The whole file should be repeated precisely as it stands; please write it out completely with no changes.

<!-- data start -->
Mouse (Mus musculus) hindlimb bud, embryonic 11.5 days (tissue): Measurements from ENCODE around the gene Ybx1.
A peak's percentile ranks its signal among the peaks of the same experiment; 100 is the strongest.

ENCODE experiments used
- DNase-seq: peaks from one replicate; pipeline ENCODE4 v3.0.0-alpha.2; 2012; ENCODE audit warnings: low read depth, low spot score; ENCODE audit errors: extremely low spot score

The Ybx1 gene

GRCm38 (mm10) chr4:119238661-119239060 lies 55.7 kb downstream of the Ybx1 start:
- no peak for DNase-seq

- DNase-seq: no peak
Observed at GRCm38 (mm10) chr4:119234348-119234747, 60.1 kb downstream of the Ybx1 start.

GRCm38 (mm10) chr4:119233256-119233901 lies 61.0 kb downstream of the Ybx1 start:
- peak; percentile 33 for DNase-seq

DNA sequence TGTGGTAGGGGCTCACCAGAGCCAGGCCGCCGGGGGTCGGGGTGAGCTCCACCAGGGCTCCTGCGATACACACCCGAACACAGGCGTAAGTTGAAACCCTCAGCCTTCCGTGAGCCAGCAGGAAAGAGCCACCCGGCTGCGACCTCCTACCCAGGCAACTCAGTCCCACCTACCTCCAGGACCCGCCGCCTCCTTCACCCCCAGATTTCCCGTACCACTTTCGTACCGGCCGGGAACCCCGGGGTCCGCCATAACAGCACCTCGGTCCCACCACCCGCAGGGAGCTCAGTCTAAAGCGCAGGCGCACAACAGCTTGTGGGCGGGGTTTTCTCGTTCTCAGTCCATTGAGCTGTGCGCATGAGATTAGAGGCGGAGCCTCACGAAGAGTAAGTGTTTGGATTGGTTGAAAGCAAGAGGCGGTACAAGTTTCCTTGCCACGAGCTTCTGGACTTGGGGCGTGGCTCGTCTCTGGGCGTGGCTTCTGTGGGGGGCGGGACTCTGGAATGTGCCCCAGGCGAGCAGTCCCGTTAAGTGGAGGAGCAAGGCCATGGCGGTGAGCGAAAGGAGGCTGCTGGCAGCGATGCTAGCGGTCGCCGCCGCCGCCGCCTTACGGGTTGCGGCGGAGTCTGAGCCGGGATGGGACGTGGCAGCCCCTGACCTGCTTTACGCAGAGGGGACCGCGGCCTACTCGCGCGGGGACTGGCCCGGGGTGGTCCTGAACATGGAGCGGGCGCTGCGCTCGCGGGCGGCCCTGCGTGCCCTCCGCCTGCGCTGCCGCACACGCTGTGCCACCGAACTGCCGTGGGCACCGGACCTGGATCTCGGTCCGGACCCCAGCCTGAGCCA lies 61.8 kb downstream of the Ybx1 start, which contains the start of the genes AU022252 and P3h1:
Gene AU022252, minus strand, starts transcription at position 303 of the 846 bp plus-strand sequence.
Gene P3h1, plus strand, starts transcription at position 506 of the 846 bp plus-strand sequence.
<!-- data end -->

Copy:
Mouse (Mus musculus) hindlimb bud, embryonic 11.5 days (tissue): Measurements from ENCODE around the gene Ybx1.
A peak's percentile ranks its signal among the peaks of the same experiment; 100 is the strongest.

ENCODE experiments used
- DNase-seq: peaks from one replicate; pipeline ENCODE4 v3.0.0-alpha.2; 2012; ENCODE audit warnings: low read depth, low spot score; ENCODE audit errors: extremely low spot score

The Ybx1 gene

GRCm38 (mm10) chr4:119238661-119239060 lies 55.7 kb downstream of the Ybx1 start:
- no peak for DNase-seq

- DNase-seq: no peak
Observed at GRCm38 (mm10) chr4:119234348-119234747, 60.1 kb downstream of the Ybx1 start.

GRCm38 (mm10) chr4:119233256-119233901 lies 61.0 kb downstream of the Ybx1 start:
- peak; percentile 33 for DNase-seq

DNA sequence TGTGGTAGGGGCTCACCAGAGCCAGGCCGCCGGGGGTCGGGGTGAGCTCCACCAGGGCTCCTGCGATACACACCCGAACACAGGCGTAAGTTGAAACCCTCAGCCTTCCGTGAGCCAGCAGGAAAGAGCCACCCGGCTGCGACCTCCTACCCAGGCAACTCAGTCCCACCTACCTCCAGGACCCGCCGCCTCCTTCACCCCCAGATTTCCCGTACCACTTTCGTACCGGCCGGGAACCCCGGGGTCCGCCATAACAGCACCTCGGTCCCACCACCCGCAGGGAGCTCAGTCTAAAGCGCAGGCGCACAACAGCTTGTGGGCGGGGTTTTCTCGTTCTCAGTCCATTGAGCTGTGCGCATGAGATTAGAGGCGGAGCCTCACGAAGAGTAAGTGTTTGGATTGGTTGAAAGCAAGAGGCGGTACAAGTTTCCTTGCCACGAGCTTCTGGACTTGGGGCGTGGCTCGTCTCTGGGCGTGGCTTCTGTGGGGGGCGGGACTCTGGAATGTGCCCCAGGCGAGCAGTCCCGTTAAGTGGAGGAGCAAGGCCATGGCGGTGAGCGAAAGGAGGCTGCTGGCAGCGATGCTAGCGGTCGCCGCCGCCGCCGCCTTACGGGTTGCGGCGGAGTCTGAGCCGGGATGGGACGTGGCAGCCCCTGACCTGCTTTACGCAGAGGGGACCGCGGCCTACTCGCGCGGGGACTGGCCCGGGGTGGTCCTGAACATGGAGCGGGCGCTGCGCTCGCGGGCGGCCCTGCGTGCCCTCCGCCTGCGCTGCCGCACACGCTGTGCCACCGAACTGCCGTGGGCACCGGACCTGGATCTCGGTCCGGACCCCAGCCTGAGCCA lies 61.8 kb downstream of the Ybx1 start, which contains the start of the genes AU022252 and P3h1:
Gene AU022252, minus strand, starts transcription at position 303 of the 846 bp plus-strand sequence.
Gene P3h1, plus strand, starts transcription at position 506 of the 846 bp plus-strand sequence.